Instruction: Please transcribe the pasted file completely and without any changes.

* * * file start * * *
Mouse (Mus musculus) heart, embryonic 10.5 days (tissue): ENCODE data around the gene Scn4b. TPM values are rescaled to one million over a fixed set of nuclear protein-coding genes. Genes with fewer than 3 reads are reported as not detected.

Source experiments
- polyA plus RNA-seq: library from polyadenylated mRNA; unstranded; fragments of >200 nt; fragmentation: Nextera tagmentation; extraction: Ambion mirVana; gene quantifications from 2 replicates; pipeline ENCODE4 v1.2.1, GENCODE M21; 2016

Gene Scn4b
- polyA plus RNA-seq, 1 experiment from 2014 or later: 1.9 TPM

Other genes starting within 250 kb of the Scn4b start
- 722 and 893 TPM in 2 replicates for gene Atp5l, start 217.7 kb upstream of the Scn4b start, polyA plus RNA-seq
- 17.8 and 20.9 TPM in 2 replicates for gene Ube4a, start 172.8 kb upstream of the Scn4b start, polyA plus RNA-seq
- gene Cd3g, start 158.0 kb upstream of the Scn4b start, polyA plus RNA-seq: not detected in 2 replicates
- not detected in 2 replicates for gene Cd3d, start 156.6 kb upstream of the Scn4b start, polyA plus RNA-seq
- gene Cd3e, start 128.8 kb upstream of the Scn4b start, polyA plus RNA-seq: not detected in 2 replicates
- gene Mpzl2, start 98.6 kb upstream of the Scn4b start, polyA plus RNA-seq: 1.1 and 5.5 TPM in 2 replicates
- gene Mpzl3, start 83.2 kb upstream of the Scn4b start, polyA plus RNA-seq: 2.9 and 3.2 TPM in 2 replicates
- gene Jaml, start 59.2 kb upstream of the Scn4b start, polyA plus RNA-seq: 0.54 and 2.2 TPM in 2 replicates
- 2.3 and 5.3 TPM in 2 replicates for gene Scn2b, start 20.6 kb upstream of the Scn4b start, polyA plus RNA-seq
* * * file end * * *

Mouse (Mus musculus) heart, embryonic 10.5 days (tissue): ENCODE data around the gene Scn4b. TPM values are rescaled to one million over a fixed set of nuclear protein-coding genes. Genes with fewer than 3 reads are reported as not detected.

Source experiments
- polyA plus RNA-seq: library from polyadenylated mRNA; unstranded; fragments of >200 nt; fragmentation: Nextera tagmentation; extraction: Ambion mirVana; gene quantifications from 2 replicates; pipeline ENCODE4 v1.2.1, GENCODE M21; 2016

Gene Scn4b
- polyA plus RNA-seq, 1 experiment from 2014 or later: 1.9 TPM

Other genes starting within 250 kb of the Scn4b start
- 722 and 893 TPM in 2 replicates for gene Atp5l, start 217.7 kb upstream of the Scn4b start, polyA plus RNA-seq
- 17.8 and 20.9 TPM in 2 replicates for gene Ube4a, start 172.8 kb upstream of the Scn4b start, polyA plus RNA-seq
- gene Cd3g, start 158.0 kb upstream of the Scn4b start, polyA plus RNA-seq: not detected in 2 replicates
- not detected in 2 replicates for gene Cd3d, start 156.6 kb upstream of the Scn4b start, polyA plus RNA-seq
- gene Cd3e, start 128.8 kb upstream of the Scn4b start, polyA plus RNA-seq: not detected in 2 replicates
- gene Mpzl2, start 98.6 kb upstream of the Scn4b start, polyA plus RNA-seq: 1.1 and 5.5 TPM in 2 replicates
- gene Mpzl3, start 83.2 kb upstream of the Scn4b start, polyA plus RNA-seq: 2.9 and 3.2 TPM in 2 replicates
- gene Jaml, start 59.2 kb upstream of the Scn4b start, polyA plus RNA-seq: 0.54 and 2.2 TPM in 2 replicates
- 2.3 and 5.3 TPM in 2 replicates for gene Scn2b, start 20.6 kb upstream of the Scn4b start, polyA plus RNA-seq